Security is important for an encryption app, so I’ll explain how to check if the source in the PPA matches the one on GitHub. Also, if you don’t want to use a PPA to install EncryptPad, and you want to build it from source to create portable binaries, I’ll provide instructions for that as well.
If you want to make sure the PPA package source matches the one on GitHub, download the source from the WebUpd8 PPA, place it in your home directory, and use the following command:
sha256sum ~/encryptpad_0.3.2.2.orig.tar.gz
Next, download the EncryptPad source from GitHub (the src.tar.gz archive), place it in your home directory, and use the command below:
sha256sum ~/encryptpad0_3_2_2_src.tar.gz

The output of these commands should be identical.

The GitHub downloads can also be verified and the developer provides exact instructions HERE.
To add the PPA and install EncryptPad in Ubuntu 16.04, 15.10 or 14.04 / Linux Mint 18 or 17.x (and derivatives), use the following commands:
sudo add-apt-repository ppa:nilarimogard/webupd8
sudo apt update
sudo apt install encryptpad encryptcli

You can also download the debs without adding the PPA.

Build EncryptPad from source in Debian, Ubuntu or Linux Mint (portable)

To build EncryptPad (portable) from source in Debian, Ubuntu, Linux Mint and derivatives, follow the steps below.
1. Download the EncryptPad source (the src.tar.gz archive) and extract it in your home folder.
2. Install the packages required to build EncryptPad without dynamic linking to libraries (portable):
sudo apt install build-essential qt5-default python

3. Build EncryptPad

cd ~/encryptpad*
./configure.sh --all

Note that the first command above assumes you’ve extracted the EncryptPad source in your home folder and that there are no other folders names that start with “encryptpad”.

That’s it. You should find the EncryptPad binaries in the EncryptPad folder (“encryptpad0_3_2_2_src” for the latest version at the time I’m writing this article), under bin/release.

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Encrypt DNS Traffic In Ubuntu With DNSCrypt [Ubuntu PPA]

This article was posted a while back but I’ve decided to repost it because there’s a new PPA that you can use to install dnscrypt-proxy in Ubuntu (14.10, 14.04 and 12.04) and also, some parts of the article needed to be updated.

DNSCrypt is a protocol for securing communications between a client and a DNS resolver, preventing spying, spoofing or man-in-the-middle attacks. To use it, you’ll need a tool called dnscrypt-proxy, which “can be used directly as your local resolver or as a DNS forwarder, authenticating requests using the DNSCrypt protocol and passing them to an upstream server“.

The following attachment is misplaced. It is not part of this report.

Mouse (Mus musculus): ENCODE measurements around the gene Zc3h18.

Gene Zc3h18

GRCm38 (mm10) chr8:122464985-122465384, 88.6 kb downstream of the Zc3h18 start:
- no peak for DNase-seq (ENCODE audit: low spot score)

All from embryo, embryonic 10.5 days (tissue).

Thanks to Pascal Mons (work based on  Sergey “Shnatsel” Davidoff’s initial PPA, which doesn’t have packages for Ubuntu 14.04 or 14.10 right now), you can easily install it Ubuntu. His packages use 127.0.0.2 as the local IP address so it doesn’t interfere with Ubuntu’s default setup. Also, for extra security, the packages use a dedicated system user, with no privileges – DNSCrypt will chroot to this user’s home directory and drop root privileges for this user’s uid as soon as possible.
The default DNSCrypt-enabled resolver used by Pascal’s package is DNSCrypt.eu Resolver #1 @ The Hague, Holland, but this, along with other settings, can be changed by editing the /etc/default/dnscrypt-proxy configuration file (use “sudo service dnscrypt-proxy restart” after making changes to the configuration file). A list of public DNS resolvers supporting DNSCrypt can be found HERE (note that to get to the actual provider name, address and public key, you need to scroll to the right – annoying, I know).

According to Pascal, he didn’t use the US based OpenDNS resolver, because it keeps logs of the websites you visit and it hijacks the homepage on all browsers, redirecting any URL bar search to its own servers in some cases, which does not happen with the DNSCrypt.eu servers.

If you want to add DNSCrypt support to your own public or private resolver, check out DNSCrypt-Wrapper, a server-side dnscrypt proxy that works with any name resolver.

Install DNSCrypt (dnscrypt-proxy) in Ubuntu / Linux Mint via PPA

1. To add Pascal’s DNSCrypt PPA and install dnscrypt-proxy in Ubuntu, Linux Mint, elementary OS or other Ubuntu-based Linux distributions, use the following commands:
sudo add-apt-repository ppa:anton+/dnscrypt
sudo apt-get update
sudo apt-get install dnscrypt-proxy
Note: the PPA description provides information on how to check the authenticity of the code used for building the packages.

2. After installing DNSCrypt, you need to set your network connection DNS server to 127.0.0.2. 

To do this in Unity, from the Network Manager indicator select Edit Connections, then select the connection and click Edit, switch to the IPv4 Settings tab and:

– if you’re using Manual (static IP) as the “Method”, enter “127.0.0.2” under “DNS servers” (and remember / note your original DNS server in case you want to go back to it), then click “Save”:

– if you’re using “Automatic (DHCP)” as the “Method”, switch it to “Automatic (DHCP) addresses only” and enter “127.0.0.2” under “DNS servers”, then click “Save”:

3. And finally, restart your network connection (under Unity: select Network indicator > Enable Networking twice to disable and then re-enable it) and web browser.
You may want to check if the “127.0.0.2” DNS is actually in use (it needs to be the only DNS) – to do this in Unity, from the Network indicator select Connection Information.
Because the dnscrypt-proxy packages from Pascal’s PPA don’t use OpenDNS, you can’t check to see if the DNS are used via the “dig txt debug.opendns.com” command or by visiting OpenDNS’ test pages. However, you can check this by visiting https://dnsleaktest.com/ and running a DNS check – if you didn’t change the default dnscrypt-proxy package resolver, it should display something like this: